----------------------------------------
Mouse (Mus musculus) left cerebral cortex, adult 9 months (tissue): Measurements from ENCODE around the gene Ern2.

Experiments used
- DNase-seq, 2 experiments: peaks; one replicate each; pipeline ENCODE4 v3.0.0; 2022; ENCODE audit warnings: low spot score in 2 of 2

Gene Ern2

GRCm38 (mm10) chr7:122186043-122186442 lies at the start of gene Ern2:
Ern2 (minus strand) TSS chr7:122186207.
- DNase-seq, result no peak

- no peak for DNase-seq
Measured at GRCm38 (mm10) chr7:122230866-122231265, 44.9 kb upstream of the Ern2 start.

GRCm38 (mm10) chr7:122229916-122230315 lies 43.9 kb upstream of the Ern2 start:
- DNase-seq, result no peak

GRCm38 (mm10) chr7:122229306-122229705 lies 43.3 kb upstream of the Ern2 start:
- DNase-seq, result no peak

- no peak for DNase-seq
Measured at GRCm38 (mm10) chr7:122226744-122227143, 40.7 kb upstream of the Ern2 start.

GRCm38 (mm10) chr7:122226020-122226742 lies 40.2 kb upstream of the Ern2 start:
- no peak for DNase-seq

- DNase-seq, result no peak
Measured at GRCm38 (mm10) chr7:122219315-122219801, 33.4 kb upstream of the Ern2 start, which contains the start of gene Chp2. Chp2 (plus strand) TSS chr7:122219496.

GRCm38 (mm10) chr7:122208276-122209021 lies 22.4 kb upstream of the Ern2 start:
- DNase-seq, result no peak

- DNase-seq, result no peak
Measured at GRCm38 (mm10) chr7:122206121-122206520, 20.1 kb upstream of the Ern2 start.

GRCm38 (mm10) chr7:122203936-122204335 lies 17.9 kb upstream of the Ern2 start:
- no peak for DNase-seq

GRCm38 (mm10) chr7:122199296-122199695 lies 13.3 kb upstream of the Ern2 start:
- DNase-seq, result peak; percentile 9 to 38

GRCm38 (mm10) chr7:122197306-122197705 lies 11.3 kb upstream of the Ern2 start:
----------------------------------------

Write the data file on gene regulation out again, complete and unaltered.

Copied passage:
Mouse (Mus musculus) left cerebral cortex, adult 9 months (tissue): Measurements from ENCODE around the gene Ern2.

Experiments used
- DNase-seq, 2 experiments: peaks; one replicate each; pipeline ENCODE4 v3.0.0; 2022; ENCODE audit warnings: low spot score in 2 of 2

Gene Ern2

GRCm38 (mm10) chr7:122186043-122186442 lies at the start of gene Ern2:
Ern2 (minus strand) TSS chr7:122186207.
- DNase-seq, result no peak

- no peak for DNase-seq
Measured at GRCm38 (mm10) chr7:122230866-122231265, 44.9 kb upstream of the Ern2 start.

GRCm38 (mm10) chr7:122229916-122230315 lies 43.9 kb upstream of the Ern2 start:
- DNase-seq, result no peak

GRCm38 (mm10) chr7:122229306-122229705 lies 43.3 kb upstream of the Ern2 start:
- DNase-seq, result no peak

- no peak for DNase-seq
Measured at GRCm38 (mm10) chr7:122226744-122227143, 40.7 kb upstream of the Ern2 start.

GRCm38 (mm10) chr7:122226020-122226742 lies 40.2 kb upstream of the Ern2 start:
- no peak for DNase-seq

- DNase-seq, result no peak
Measured at GRCm38 (mm10) chr7:122219315-122219801, 33.4 kb upstream of the Ern2 start, which contains the start of gene Chp2. Chp2 (plus strand) TSS chr7:122219496.

GRCm38 (mm10) chr7:122208276-122209021 lies 22.4 kb upstream of the Ern2 start:
- DNase-seq, result no peak

- DNase-seq, result no peak
Measured at GRCm38 (mm10) chr7:122206121-122206520, 20.1 kb upstream of the Ern2 start.

GRCm38 (mm10) chr7:122203936-122204335 lies 17.9 kb upstream of the Ern2 start:
- no peak for DNase-seq

GRCm38 (mm10) chr7:122199296-122199695 lies 13.3 kb upstream of the Ern2 start:
- DNase-seq, result peak; percentile 9 to 38

GRCm38 (mm10) chr7:122197306-122197705 lies 11.3 kb upstream of the Ern2 start: